I walk into the counselor’s office at a swift pace, wanting to figure out solutions to my scheduling problem right away. Classes were set to begin in two days and the sudden cancellation of my general psychology course is not an expected turn of events. Looking at options in my community college’s course description booklet, I was not impressed. I want to take a class that will help me understand the grown-ups I will be working with in my business career. I don’t see any classes that fit that description and will work in my schedule. Oh boy.
“Hello, how can I help you?” the counselor looked up eagerly.
“My psychology class was just cancelled,” I explained.
“Let’s take a look, how about we start with your name?” She replied.
I quickly responded, “Allyson Wisner, thank you so much for your help!”
I sit down while she looks over the course booklet and pulls up my schedule.
“It looks like the only option you have is Educational Psychology, it will fulfill the humanities requirement and fits right into your schedule. What do you think?”
I sigh, “Well, the last thing I want to be is a teacher, but if it will do the job, let’s go ahead and schedule me into that class.”
Walking out, with schedule in hand, I wonder if I would be the only person in the class who doesn’t want to be a teacher. I not only do not want to be a teacher, I want to be anything but a teacher. Spending the rest of my life in the school system I just got out of sounds like the worst kind of torture.
I think back to my elementary years as I walk to the parking ramp. Why did I hate school so much? I do what I often do, talk to an invisible audience inside my head.
It wasn’t really my teachers’ fault and I went to really good schools.
I just wasn’t a ‘do what you’re told, be quiet, walk in line’ kind of girl.
I was more of a ‘challenge the system, explore curiosities, talk all the time’ kind of girl.
That kind of girl and school did not mix.
I didn’t get into trouble often, but I did get looks of disapproval quite frequently. I can count the number of times I got into real trouble in elementary school on one hand. Speaking of counting, one of the first times I got into trouble was for counting…counting crayons to be exact. I was in first grade and I was what I like to call ‘inventive’. My teacher called it ‘cheating’. I was counting out math problems using the crayons in my desk. The teacher reprimanded me and had me move my desk close to hers so she could keep an eye on me. That was when I first learned that I was a little bit naughty.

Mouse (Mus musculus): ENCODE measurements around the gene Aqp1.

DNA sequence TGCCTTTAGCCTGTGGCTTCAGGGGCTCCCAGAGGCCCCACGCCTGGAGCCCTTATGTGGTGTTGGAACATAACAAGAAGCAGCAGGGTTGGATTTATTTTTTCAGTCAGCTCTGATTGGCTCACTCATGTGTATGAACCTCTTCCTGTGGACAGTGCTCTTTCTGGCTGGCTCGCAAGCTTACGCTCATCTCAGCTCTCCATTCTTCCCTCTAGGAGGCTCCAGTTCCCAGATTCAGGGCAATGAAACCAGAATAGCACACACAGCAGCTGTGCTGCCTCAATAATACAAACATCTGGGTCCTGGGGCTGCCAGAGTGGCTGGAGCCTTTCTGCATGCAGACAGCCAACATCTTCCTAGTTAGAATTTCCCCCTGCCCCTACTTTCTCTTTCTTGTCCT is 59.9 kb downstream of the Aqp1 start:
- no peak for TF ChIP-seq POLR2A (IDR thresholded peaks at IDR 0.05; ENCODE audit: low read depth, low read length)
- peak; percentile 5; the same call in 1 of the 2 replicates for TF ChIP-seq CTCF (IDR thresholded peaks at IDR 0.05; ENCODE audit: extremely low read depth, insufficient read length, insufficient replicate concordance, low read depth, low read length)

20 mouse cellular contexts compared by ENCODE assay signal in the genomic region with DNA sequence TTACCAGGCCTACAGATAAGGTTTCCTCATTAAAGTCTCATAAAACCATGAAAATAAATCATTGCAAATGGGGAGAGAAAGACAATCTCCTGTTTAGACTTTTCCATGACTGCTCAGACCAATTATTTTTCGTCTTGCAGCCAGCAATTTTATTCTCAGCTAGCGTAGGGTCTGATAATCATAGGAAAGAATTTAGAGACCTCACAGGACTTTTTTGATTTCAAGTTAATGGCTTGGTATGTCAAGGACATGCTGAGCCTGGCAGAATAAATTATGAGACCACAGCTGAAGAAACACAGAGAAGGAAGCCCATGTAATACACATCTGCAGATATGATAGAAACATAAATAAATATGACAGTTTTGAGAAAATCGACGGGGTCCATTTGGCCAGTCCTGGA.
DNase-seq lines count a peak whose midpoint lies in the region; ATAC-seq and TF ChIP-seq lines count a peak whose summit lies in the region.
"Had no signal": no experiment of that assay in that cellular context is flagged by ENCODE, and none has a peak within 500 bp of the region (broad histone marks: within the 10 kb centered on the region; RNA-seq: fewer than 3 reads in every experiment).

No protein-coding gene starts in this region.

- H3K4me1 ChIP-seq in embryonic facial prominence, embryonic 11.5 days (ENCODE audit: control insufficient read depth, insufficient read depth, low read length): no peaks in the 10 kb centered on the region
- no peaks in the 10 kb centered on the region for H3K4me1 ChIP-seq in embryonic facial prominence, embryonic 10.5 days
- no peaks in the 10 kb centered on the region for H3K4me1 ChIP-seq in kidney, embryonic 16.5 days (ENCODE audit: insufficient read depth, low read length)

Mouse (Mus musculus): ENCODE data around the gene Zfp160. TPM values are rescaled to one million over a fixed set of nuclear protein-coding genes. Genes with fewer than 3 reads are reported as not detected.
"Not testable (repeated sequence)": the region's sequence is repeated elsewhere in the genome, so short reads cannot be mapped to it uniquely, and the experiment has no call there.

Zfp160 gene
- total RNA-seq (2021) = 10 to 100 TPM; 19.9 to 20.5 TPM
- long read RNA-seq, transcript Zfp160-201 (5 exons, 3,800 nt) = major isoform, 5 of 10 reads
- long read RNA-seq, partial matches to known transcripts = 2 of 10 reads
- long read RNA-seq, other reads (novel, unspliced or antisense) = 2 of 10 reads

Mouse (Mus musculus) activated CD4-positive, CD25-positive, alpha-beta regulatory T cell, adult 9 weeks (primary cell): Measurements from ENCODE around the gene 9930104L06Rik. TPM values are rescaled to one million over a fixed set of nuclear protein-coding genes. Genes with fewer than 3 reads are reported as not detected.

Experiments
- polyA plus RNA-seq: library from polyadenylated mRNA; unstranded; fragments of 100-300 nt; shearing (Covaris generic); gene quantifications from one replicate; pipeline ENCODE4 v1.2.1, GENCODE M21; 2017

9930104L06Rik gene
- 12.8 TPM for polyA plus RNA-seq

Since I was a little bit naughty, I often found fun in school in despite school. I never found fun in looking up vocabulary words or long division. I never found fun in copying sentences from the board. I never found fun in dittos (we did not have “worksheets” back then). I did find fun in passing notes and in girlish drama (when I wasn’t the target).
I went to Catholic school and I have a confession to make as an example of my bad behavior in elementary school. I ate hosts when I was preparing for a church ceremony with some classmates. If you are not familiar with the Catholic church services, let me explain without too much detail–hosts are little wafers distributed to eat during communion. We were in one of the back rooms of the church one afternoon and we put flavored lip balm on the hosts and then ate them. Now, that was naughty, but, in our defense, it wasn’t really sacrilegious because they were not consecrated yet and therefore were not yet “The Body of Christ”. Okay, that might have been too much detail, but I thought you should know. I was sneaky and we never got caught.
As I said, I remember being naughty in elementary school. I remember hating those vocabulary note cards that were a staple of third grade. I remember a classmate stealing my journal and reading it to the boys in seventh grade. I remember loving to diagram sentences in eighth grade because my teacher loved diagramming sentences. I remember teachers always telling my parents that I was not living up to my potential, that I needed to work harder
There are many things I don’t remember about elementary school though. I don’t remember any teacher ever pointing out any “gifts” they saw in me. I don’t remember exploring any of my curiosities in school, only outside of school. I was a passionate reader and I would read all the time, but I don’t remember a single book I read in elementary, junior high, or high school.
I reach my car as I end the speech to my invisible audience. Talking to myself always helps me reflect. I put the key into the car door to unlock it and decide that I needed to have a better attitude about this class if I am going to get anything out of it. Maybe it will help me understand my educational experience better.
Educational Psychology, here I come!